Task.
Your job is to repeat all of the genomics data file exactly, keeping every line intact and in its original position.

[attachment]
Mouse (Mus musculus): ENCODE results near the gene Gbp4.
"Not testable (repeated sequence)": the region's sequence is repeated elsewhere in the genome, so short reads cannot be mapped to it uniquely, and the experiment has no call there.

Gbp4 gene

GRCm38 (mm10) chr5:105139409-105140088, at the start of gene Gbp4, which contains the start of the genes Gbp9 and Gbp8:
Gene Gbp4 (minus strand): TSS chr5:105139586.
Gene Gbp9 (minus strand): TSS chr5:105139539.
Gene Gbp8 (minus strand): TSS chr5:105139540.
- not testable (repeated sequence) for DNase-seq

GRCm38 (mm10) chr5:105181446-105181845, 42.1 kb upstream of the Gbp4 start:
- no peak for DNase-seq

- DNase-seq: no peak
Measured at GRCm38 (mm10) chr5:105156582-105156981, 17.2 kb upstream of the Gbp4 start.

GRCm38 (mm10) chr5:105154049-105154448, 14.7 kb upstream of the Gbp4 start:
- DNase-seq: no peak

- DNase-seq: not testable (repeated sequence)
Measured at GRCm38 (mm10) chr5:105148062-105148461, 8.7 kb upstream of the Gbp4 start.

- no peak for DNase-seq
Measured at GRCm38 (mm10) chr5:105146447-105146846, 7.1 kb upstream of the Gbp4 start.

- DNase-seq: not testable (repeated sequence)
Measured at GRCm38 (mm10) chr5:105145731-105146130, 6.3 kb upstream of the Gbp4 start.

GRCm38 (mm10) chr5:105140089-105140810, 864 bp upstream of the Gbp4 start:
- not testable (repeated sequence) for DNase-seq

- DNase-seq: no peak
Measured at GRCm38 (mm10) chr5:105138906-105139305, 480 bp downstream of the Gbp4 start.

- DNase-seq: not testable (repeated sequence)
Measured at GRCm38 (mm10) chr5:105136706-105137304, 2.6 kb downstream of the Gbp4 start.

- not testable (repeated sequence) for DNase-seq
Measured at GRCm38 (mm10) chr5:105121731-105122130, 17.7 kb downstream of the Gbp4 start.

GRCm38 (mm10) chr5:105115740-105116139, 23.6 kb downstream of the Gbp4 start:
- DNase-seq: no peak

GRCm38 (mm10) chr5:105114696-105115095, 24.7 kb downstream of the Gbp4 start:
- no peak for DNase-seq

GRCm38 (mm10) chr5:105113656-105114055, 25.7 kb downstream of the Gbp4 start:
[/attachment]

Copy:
Mouse (Mus musculus): ENCODE results near the gene Gbp4.
"Not testable (repeated sequence)": the region's sequence is repeated elsewhere in the genome, so short reads cannot be mapped to it uniquely, and the experiment has no call there.

Gbp4 gene

GRCm38 (mm10) chr5:105139409-105140088, at the start of gene Gbp4, which contains the start of the genes Gbp9 and Gbp8:
Gene Gbp4 (minus strand): TSS chr5:105139586.
Gene Gbp9 (minus strand): TSS chr5:105139539.
Gene Gbp8 (minus strand): TSS chr5:105139540.
- not testable (repeated sequence) for DNase-seq

GRCm38 (mm10) chr5:105181446-105181845, 42.1 kb upstream of the Gbp4 start:
- no peak for DNase-seq

- DNase-seq: no peak
Measured at GRCm38 (mm10) chr5:105156582-105156981, 17.2 kb upstream of the Gbp4 start.

GRCm38 (mm10) chr5:105154049-105154448, 14.7 kb upstream of the Gbp4 start:
- DNase-seq: no peak

- DNase-seq: not testable (repeated sequence)
Measured at GRCm38 (mm10) chr5:105148062-105148461, 8.7 kb upstream of the Gbp4 start.

- no peak for DNase-seq
Measured at GRCm38 (mm10) chr5:105146447-105146846, 7.1 kb upstream of the Gbp4 start.

- DNase-seq: not testable (repeated sequence)
Measured at GRCm38 (mm10) chr5:105145731-105146130, 6.3 kb upstream of the Gbp4 start.

GRCm38 (mm10) chr5:105140089-105140810, 864 bp upstream of the Gbp4 start:
- not testable (repeated sequence) for DNase-seq

- DNase-seq: no peak
Measured at GRCm38 (mm10) chr5:105138906-105139305, 480 bp downstream of the Gbp4 start.

- DNase-seq: not testable (repeated sequence)
Measured at GRCm38 (mm10) chr5:105136706-105137304, 2.6 kb downstream of the Gbp4 start.

- not testable (repeated sequence) for DNase-seq
Measured at GRCm38 (mm10) chr5:105121731-105122130, 17.7 kb downstream of the Gbp4 start.

GRCm38 (mm10) chr5:105115740-105116139, 23.6 kb downstream of the Gbp4 start:
- DNase-seq: no peak

GRCm38 (mm10) chr5:105114696-105115095, 24.7 kb downstream of the Gbp4 start:
- no peak for DNase-seq

GRCm38 (mm10) chr5:105113656-105114055, 25.7 kb downstream of the Gbp4 start: